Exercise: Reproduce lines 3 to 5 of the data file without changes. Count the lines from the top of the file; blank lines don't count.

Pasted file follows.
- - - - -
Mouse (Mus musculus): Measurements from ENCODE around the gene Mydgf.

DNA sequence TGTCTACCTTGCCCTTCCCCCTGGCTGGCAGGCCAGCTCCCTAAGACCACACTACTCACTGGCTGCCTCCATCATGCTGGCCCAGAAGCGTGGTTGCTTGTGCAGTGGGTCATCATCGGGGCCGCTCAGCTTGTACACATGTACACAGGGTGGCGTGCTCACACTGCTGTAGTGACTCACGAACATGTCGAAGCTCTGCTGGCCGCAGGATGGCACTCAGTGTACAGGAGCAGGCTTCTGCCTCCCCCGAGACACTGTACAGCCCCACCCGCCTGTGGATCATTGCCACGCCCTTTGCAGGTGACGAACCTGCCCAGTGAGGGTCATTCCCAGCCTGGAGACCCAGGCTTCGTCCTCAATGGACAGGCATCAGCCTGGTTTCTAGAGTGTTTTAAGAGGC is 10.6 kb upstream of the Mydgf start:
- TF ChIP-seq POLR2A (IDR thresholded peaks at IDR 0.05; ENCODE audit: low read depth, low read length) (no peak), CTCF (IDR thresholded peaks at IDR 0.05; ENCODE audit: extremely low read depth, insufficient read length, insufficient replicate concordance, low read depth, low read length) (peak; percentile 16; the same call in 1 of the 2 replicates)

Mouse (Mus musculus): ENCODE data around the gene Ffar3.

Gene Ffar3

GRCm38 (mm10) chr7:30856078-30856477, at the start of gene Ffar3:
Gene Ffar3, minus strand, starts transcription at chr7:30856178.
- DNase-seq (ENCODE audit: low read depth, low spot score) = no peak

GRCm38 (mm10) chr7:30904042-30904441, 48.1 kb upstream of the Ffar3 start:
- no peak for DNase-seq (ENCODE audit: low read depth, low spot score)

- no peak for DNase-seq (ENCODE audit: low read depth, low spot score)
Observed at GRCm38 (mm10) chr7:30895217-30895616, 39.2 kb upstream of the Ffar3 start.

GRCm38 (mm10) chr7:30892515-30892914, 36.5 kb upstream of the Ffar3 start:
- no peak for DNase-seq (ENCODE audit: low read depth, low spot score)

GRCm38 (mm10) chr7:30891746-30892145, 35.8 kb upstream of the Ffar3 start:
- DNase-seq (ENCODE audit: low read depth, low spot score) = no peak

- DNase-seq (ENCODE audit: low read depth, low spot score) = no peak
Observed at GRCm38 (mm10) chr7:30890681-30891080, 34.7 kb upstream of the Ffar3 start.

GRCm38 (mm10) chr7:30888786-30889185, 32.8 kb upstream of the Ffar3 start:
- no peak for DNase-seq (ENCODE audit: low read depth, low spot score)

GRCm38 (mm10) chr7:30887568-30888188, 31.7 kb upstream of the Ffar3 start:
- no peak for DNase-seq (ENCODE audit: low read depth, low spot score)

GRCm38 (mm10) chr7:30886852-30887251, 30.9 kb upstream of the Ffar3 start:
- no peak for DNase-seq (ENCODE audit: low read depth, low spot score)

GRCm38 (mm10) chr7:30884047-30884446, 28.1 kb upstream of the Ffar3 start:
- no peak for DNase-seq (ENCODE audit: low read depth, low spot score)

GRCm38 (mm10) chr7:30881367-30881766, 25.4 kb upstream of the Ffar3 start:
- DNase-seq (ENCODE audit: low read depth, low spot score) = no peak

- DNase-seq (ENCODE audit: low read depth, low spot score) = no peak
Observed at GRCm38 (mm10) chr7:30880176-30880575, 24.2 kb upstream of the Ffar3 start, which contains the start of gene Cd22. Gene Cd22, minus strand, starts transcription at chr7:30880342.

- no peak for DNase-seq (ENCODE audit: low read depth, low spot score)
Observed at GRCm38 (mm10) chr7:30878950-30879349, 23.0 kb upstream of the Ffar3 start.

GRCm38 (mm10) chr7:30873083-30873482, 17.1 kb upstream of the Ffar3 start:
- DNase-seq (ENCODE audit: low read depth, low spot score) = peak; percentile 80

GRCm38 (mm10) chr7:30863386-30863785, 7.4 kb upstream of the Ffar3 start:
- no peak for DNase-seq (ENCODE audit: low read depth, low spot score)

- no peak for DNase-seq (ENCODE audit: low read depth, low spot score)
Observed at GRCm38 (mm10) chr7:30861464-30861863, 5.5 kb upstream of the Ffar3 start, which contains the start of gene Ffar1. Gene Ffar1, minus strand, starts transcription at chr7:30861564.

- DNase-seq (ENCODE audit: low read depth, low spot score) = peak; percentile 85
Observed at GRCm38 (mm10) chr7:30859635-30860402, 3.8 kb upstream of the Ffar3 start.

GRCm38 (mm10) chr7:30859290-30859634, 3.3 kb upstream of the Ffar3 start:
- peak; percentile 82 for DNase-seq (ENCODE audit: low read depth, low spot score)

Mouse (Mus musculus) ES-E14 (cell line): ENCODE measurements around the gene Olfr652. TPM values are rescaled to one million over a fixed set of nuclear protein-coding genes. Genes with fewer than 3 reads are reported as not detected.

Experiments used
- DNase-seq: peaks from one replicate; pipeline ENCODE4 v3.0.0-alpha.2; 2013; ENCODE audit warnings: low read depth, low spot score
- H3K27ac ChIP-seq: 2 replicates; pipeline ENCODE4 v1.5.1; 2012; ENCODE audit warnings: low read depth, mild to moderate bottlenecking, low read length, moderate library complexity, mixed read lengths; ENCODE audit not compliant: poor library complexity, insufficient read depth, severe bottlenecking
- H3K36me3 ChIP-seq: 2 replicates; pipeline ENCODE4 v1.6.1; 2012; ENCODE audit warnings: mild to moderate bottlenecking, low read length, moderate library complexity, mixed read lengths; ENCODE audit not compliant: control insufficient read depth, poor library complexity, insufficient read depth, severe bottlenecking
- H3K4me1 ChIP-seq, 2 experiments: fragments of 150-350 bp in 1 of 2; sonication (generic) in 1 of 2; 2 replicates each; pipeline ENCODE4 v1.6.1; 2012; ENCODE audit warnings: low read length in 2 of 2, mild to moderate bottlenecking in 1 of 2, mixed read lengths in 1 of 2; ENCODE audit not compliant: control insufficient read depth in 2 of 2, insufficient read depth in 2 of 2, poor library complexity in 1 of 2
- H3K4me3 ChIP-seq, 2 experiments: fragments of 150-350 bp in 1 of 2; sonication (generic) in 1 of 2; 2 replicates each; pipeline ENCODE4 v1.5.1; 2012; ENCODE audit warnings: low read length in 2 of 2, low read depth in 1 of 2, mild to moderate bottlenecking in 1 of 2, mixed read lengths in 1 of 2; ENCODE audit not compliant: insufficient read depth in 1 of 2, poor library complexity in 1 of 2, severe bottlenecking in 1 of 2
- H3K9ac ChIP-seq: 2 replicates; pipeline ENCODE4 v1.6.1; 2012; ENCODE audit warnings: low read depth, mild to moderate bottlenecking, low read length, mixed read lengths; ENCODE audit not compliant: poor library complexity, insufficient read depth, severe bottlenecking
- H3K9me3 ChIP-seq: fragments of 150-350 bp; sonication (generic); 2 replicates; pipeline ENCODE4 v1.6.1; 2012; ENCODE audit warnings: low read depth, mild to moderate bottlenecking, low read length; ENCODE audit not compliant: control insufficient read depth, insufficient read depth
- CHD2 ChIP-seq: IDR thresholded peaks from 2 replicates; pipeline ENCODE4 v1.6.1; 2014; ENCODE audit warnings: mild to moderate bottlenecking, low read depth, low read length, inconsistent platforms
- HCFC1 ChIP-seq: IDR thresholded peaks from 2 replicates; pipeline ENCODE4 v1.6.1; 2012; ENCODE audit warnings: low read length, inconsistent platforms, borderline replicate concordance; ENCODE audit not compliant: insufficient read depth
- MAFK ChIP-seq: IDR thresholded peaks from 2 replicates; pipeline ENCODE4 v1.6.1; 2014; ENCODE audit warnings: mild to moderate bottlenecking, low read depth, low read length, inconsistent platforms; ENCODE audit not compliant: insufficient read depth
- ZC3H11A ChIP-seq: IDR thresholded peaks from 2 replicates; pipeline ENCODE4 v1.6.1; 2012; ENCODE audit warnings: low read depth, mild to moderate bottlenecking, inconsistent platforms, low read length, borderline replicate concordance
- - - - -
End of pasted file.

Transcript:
- TF ChIP-seq POLR2A (IDR thresholded peaks at IDR 0.05; ENCODE audit: low read depth, low read length) (no peak), CTCF (IDR thresholded peaks at IDR 0.05; ENCODE audit: extremely low read depth, insufficient read length, insufficient replicate concordance, low read depth, low read length) (peak; percentile 16; the same call in 1 of the 2 replicates)

Mouse (Mus musculus): ENCODE data around the gene Ffar3.

Gene Ffar3